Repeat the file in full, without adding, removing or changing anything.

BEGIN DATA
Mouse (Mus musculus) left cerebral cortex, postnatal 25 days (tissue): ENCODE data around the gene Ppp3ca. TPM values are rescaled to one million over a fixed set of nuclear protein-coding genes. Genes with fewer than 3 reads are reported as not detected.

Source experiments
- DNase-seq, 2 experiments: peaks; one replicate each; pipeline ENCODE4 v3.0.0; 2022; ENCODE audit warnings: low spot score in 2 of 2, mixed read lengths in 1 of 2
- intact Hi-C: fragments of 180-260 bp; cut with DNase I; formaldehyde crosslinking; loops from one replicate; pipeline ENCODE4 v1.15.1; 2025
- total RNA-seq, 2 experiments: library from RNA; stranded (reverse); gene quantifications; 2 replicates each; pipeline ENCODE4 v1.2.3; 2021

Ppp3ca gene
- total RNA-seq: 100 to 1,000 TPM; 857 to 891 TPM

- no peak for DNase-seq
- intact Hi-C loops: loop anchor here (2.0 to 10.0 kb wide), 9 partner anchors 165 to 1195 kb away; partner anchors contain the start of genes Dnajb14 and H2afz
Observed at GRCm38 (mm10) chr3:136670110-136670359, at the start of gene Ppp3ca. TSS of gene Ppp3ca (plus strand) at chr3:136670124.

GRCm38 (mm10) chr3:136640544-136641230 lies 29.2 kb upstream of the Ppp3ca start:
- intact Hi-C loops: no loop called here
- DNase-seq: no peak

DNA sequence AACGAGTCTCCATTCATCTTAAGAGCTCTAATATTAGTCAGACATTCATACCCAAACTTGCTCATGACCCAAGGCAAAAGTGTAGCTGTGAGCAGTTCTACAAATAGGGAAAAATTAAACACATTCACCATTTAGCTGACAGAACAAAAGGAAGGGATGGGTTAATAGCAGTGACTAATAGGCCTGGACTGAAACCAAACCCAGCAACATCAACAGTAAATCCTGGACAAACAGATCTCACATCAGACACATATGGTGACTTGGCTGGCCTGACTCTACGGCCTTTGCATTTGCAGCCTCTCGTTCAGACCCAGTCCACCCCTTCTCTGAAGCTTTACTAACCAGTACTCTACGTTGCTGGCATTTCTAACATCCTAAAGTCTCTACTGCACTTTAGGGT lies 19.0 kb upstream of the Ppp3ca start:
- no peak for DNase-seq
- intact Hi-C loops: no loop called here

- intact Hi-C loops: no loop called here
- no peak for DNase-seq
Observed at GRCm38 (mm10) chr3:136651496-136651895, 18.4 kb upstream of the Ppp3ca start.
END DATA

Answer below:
Mouse (Mus musculus) left cerebral cortex, postnatal 25 days (tissue): ENCODE data around the gene Ppp3ca. TPM values are rescaled to one million over a fixed set of nuclear protein-coding genes. Genes with fewer than 3 reads are reported as not detected.

Source experiments
- DNase-seq, 2 experiments: peaks; one replicate each; pipeline ENCODE4 v3.0.0; 2022; ENCODE audit warnings: low spot score in 2 of 2, mixed read lengths in 1 of 2
- intact Hi-C: fragments of 180-260 bp; cut with DNase I; formaldehyde crosslinking; loops from one replicate; pipeline ENCODE4 v1.15.1; 2025
- total RNA-seq, 2 experiments: library from RNA; stranded (reverse); gene quantifications; 2 replicates each; pipeline ENCODE4 v1.2.3; 2021

Ppp3ca gene
- total RNA-seq: 100 to 1,000 TPM; 857 to 891 TPM

- no peak for DNase-seq
- intact Hi-C loops: loop anchor here (2.0 to 10.0 kb wide), 9 partner anchors 165 to 1195 kb away; partner anchors contain the start of genes Dnajb14 and H2afz
Observed at GRCm38 (mm10) chr3:136670110-136670359, at the start of gene Ppp3ca. TSS of gene Ppp3ca (plus strand) at chr3:136670124.

GRCm38 (mm10) chr3:136640544-136641230 lies 29.2 kb upstream of the Ppp3ca start:
- intact Hi-C loops: no loop called here
- DNase-seq: no peak

DNA sequence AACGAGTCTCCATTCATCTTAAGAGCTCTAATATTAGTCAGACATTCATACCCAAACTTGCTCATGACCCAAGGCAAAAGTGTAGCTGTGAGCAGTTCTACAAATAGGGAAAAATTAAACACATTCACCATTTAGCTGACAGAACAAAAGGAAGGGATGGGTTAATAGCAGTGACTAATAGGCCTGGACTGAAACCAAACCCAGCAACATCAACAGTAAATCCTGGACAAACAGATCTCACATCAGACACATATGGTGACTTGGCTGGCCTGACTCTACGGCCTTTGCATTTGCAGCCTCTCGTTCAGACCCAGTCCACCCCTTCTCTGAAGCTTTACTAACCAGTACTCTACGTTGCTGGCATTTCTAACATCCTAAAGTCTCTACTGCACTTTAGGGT lies 19.0 kb upstream of the Ppp3ca start:
- no peak for DNase-seq
- intact Hi-C loops: no loop called here

- intact Hi-C loops: no loop called here
- no peak for DNase-seq
Observed at GRCm38 (mm10) chr3:136651496-136651895, 18.4 kb upstream of the Ppp3ca start.